This project is dedicated to modernizing the excellent Terror Timeline project by Paul Thompson.
The Terror Timeline is an excellent project, make no mistake. But while the content itself is excellent, the website itself leaves considerable room for improvement.
Among other things,
- The website is not mobile friendly.
- It is dynamically generated using Java and MySQL, resulting in huge server costs.
- History Commons seems to be rather inactive at the moment. I made several attempts to contact them, and all have failed.
This project was created to modernize the Terror Timeline, using modern technologies, such as Gatsby, Markdown, React, CSS, and GraphQL.
Gatsby allows us to generate static web pages, reducing server costs from up to several hundred dollars per month to just $5.
Markdown provides a user-friendly editing format, allowing almost anyone to edit and make corrections to content.
But most importantly, the Timeline of Terror was created to be mobile-friendly. This is extremely important in the modern age, when over half of all web traffic comes from mobile devices. The fact that Paul Thompson’s original project remains almost unusable on mobile devices severely restricts its own relevance in the modern era.
This timeline is meant to be a comprehensive resource for anyone seeking to understand the events of 9/11 and the events leading up to it. Polls show that Americans are extremely uninformed about 9/11. A third of Americans can’t even correctly guess the year 9/11 took place and about half of all Americans mistakenly believe Saddam Hussein had a role in the attacks.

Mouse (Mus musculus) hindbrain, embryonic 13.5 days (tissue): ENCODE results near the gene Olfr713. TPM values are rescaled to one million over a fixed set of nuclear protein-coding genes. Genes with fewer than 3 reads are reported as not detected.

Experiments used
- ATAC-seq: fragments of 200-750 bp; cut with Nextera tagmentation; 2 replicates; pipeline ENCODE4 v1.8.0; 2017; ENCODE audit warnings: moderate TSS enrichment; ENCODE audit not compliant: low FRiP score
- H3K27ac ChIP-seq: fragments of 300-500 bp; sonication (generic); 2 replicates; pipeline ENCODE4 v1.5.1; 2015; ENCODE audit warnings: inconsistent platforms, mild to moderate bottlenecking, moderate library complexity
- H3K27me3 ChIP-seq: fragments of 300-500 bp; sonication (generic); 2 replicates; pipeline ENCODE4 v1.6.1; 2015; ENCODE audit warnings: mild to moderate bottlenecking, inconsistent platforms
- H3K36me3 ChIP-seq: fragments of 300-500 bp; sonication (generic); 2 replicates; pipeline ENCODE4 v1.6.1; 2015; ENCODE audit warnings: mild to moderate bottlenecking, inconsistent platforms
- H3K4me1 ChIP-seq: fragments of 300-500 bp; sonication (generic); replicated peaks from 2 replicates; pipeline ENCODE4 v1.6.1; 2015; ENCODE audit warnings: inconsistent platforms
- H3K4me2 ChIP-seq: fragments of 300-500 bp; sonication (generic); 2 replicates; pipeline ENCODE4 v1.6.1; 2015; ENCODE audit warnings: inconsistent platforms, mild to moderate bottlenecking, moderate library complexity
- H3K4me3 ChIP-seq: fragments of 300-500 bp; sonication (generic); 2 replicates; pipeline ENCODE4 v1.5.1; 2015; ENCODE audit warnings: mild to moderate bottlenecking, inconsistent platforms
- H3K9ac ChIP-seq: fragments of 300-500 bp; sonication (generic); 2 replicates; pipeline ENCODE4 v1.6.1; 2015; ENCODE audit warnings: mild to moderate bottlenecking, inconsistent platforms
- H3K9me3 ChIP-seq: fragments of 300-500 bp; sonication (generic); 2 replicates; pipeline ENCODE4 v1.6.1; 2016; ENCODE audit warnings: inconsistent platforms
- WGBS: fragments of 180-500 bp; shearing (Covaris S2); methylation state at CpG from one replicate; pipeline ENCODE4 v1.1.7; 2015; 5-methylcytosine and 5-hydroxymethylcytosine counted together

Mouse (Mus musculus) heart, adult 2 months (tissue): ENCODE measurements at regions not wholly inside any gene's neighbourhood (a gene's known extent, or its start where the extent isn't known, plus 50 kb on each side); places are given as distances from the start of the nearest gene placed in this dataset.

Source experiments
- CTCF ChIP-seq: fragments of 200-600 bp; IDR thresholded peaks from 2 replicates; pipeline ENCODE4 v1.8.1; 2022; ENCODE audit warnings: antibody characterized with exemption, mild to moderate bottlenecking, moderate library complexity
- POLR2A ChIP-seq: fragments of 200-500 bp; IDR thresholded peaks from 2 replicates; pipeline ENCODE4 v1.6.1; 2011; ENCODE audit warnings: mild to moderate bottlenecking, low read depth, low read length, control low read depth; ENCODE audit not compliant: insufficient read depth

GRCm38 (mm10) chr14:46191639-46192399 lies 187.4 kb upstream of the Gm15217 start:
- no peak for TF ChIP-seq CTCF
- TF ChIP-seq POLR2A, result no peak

It is more vital than ever that all Americans understand 9/11, including what led to it and what the fallout from it has been. Terrorism has become a fact of life; we hear about terrorist attacks on the news almost every day, and plays a major part in our national political discourse. For informed anti-terrorism policy, an informed public is necessary. The Timeline of Terror seeks to make this information available and accessible so even average citizens can stay well informed.
We present only facts; options and individual’s interpretation of facts are clearly marked as such, when they are permitted at all. If you come across any evidence of bias, please feel free to make the necessary corrections and submit them to us. This is our greatest strength: we are a grassroots project.
But that doesn’t mean that lies, failures, omissions, problems, and controversies are not covered. The American people need to learn hard lessons from these terrible events and, when necessary, hold individuals responsible.
9/11 has become a rallying point for what many people call “conspiracy theories”. Our project aims not to present any theories at all; we strive to make all the information available and invite readers to come to their own conclusions. That said, all of us suffer from the confirmation bias to some extent.
We attempt to solve this problem by making our content editable by anyone who can provide a reliable source, which is why we strive to remain as transparent as possible. Even rejected edits are still publicly viewable, making it possible for everyone to confirm for themselves our objectivity.
9/11 was one of those pivotal events in world history. Its impact will continue to be felt for generations to come. You owe it to yourself to go above any beyond the simplified explanations presented in books or on TV. The story of September 11th, 2001 is not a simple one. It is a story several years in the making, with numerous players and motives. Not everything makes sense or fits neatly together. But considering all that is at stake, we cannot afford to remain passive and ignorant.